Academic museum goers bent upon distancing themselves from the sheer appreciation of painting as an art form in order to wallow in conceptualization could not escape the fact that Magritte knew his shit.
“Jesus, he could really paint” whispered countless viewers, many of them hissing their words.
Exemplary technique was still considered the mark of a loser during the last two decades of Magritte’s life. Still, he bravely painted and designed with a care and mastery that could possibly rival Albrect Durer, the great German Renaissance painter. Just to prove that Magritte was not a noodling, conservative commercial artist, the LACMA Museum show also features a series of his paintings that were executed in a purposefully god-awful manner. (Magritte decided for a time to try painting bad on purpose). Called the vache series, (vache meaning cow, or ugly). They could be some of the stupidest artworks ever made, but they were his original stupid artworks, created before the age of irony. They were “lame” long before lame paintings became the calculated fashion.
Since they didn’t sell well in galleries, he cheerfully abandoned “bad Painting” and went back to painting in his true voice. After all, it seems he could paint any way he wanted to.
You can read about the psychological ramifications of Magritte's imagery elsewhere. There is an intensity to Magritte’s paintings that is stunning. They are far more than whimsical. The deliberate exploration of concept and careful construction of his layouts suggests a passion and sureness that all painters secretly yearn for…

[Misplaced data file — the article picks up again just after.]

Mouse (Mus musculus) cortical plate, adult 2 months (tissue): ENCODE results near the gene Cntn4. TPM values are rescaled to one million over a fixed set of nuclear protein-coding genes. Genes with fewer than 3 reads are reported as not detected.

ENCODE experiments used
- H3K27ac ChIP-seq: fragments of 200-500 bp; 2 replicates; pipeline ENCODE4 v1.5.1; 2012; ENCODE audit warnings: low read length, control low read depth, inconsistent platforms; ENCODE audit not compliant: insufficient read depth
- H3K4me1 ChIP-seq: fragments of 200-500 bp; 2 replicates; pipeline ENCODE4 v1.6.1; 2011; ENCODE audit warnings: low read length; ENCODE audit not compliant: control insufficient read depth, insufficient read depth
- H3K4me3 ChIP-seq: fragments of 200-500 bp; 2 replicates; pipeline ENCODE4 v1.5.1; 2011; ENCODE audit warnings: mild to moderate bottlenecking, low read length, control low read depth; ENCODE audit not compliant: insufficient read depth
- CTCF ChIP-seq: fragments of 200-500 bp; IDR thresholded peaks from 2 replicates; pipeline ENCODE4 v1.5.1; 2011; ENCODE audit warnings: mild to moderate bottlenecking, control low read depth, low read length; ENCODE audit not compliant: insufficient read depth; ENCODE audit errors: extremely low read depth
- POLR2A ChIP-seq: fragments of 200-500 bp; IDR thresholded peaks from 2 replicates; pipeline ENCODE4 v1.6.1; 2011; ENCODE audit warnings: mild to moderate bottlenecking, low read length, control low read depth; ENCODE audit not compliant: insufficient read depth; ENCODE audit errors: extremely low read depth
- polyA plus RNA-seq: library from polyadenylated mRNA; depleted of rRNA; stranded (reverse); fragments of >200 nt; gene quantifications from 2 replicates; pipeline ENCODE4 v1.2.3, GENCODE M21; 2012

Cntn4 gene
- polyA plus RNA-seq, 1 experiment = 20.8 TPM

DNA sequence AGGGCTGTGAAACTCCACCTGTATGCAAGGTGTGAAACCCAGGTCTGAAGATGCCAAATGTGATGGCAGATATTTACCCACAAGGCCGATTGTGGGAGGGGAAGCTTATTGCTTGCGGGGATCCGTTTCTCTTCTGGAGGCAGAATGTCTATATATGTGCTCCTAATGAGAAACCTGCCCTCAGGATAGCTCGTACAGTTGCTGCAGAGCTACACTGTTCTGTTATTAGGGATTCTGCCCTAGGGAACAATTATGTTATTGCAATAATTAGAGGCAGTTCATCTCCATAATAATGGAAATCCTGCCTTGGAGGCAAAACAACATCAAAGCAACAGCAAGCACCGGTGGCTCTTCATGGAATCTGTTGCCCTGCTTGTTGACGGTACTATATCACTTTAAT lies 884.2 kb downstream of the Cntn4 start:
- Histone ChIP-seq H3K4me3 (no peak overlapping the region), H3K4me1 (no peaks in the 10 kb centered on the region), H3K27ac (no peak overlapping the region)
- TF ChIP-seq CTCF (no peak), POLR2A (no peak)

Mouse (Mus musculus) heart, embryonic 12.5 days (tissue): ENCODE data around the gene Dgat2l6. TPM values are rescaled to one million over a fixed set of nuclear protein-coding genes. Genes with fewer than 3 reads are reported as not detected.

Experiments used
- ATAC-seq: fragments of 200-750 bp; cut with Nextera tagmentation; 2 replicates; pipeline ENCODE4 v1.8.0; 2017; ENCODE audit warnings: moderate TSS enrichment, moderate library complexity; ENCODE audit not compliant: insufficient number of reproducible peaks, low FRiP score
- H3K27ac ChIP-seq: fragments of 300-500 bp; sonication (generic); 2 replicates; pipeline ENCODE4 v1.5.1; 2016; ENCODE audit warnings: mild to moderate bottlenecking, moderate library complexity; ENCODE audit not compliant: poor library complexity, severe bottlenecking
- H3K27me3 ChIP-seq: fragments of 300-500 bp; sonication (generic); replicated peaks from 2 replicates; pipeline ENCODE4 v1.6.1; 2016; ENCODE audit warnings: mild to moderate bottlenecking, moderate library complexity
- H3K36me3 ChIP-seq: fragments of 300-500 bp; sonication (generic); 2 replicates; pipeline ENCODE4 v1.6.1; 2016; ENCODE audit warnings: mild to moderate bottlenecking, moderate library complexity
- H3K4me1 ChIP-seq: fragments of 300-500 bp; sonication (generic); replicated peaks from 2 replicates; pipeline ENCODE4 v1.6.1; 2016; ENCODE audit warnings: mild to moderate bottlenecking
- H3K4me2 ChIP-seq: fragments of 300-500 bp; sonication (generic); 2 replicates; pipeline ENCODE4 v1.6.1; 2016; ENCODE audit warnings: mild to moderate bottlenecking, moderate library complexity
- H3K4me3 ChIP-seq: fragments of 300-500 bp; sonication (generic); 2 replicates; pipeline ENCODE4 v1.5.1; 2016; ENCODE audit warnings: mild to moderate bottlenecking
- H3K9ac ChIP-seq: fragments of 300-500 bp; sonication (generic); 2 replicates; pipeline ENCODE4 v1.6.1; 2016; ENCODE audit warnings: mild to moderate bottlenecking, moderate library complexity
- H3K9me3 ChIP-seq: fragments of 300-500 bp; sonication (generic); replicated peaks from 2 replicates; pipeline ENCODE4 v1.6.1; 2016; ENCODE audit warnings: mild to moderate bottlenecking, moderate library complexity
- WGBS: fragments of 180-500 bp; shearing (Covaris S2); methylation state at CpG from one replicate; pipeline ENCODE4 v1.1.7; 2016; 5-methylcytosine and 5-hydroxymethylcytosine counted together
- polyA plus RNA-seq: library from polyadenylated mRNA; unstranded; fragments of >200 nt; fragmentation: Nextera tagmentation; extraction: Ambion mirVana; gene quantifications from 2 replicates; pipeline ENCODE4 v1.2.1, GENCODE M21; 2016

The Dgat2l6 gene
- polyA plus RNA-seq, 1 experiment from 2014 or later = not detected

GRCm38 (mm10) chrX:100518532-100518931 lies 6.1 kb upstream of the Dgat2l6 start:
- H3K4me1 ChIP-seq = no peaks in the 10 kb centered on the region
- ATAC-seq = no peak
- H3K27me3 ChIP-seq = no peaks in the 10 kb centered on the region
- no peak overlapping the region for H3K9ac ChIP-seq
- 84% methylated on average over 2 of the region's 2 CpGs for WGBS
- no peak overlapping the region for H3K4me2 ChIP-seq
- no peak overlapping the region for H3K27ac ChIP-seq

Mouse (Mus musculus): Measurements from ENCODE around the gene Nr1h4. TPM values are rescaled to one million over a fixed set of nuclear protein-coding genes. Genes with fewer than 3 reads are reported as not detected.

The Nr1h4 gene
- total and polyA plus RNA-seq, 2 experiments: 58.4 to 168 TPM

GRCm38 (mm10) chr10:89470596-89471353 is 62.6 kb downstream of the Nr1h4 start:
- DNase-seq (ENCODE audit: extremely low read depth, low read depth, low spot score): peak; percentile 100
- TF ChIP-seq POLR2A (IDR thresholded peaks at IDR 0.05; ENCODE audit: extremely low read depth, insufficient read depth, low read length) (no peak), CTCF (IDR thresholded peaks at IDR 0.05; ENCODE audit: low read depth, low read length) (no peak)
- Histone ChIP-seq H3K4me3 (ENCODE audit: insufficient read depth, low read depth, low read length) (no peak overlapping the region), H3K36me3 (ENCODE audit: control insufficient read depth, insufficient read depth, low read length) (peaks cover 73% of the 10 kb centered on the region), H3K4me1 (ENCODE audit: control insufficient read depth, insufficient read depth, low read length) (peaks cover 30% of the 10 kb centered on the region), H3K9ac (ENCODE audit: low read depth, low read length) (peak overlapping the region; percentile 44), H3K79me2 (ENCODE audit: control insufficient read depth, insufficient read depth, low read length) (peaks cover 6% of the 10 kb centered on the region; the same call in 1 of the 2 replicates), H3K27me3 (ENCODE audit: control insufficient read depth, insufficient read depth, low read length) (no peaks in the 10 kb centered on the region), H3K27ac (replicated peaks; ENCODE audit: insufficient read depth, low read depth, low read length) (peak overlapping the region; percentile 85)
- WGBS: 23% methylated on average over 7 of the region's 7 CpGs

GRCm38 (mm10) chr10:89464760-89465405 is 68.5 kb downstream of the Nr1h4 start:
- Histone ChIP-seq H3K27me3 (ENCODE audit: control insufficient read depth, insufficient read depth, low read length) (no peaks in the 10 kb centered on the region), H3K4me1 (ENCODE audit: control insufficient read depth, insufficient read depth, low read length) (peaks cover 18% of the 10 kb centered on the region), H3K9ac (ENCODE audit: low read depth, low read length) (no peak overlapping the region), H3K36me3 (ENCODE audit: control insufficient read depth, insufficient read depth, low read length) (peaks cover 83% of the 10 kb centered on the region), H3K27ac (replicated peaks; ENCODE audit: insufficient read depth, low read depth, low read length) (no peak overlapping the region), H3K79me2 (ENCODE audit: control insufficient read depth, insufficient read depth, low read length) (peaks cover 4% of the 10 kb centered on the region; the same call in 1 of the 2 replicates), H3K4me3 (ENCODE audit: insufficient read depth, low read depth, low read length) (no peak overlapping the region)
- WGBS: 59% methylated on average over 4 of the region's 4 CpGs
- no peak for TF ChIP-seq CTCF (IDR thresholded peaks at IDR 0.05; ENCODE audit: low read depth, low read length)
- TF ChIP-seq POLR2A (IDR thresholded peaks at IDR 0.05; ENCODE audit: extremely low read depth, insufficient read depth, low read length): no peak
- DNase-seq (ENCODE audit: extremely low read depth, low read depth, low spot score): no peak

Image after image rings with familiarity and we realize how much his “look” has been used by current advertising, design and music video production. If the connection with a society has anything to do with the success of an artist, (and it does), then Magritte has achieved a success of great proportions, out stepping almost anyone who ever picked up a brush.
Of course, the genius of Magritte was actually prophesied by the most unlikely of painters decades earlier in the year 1902. Arch neo-classical academic realist painter Jean-Leon Gerome was famous for his serious depictions of polished Greek and Roman figures, but was also the cool punster behind this little known painting titled "O pti Cien".
A play on the words "Optician" ( eye specialist) and "Oh, Petit Cien" (Little Dog) , It stands historically as one of the first artworks to rely upon text and visual word play. It also includes the use of funky found objects. Nineteenth century master Jean Leon Gerome and twentieth century Surrealist Rene Magritte could have almost been drinking buddies...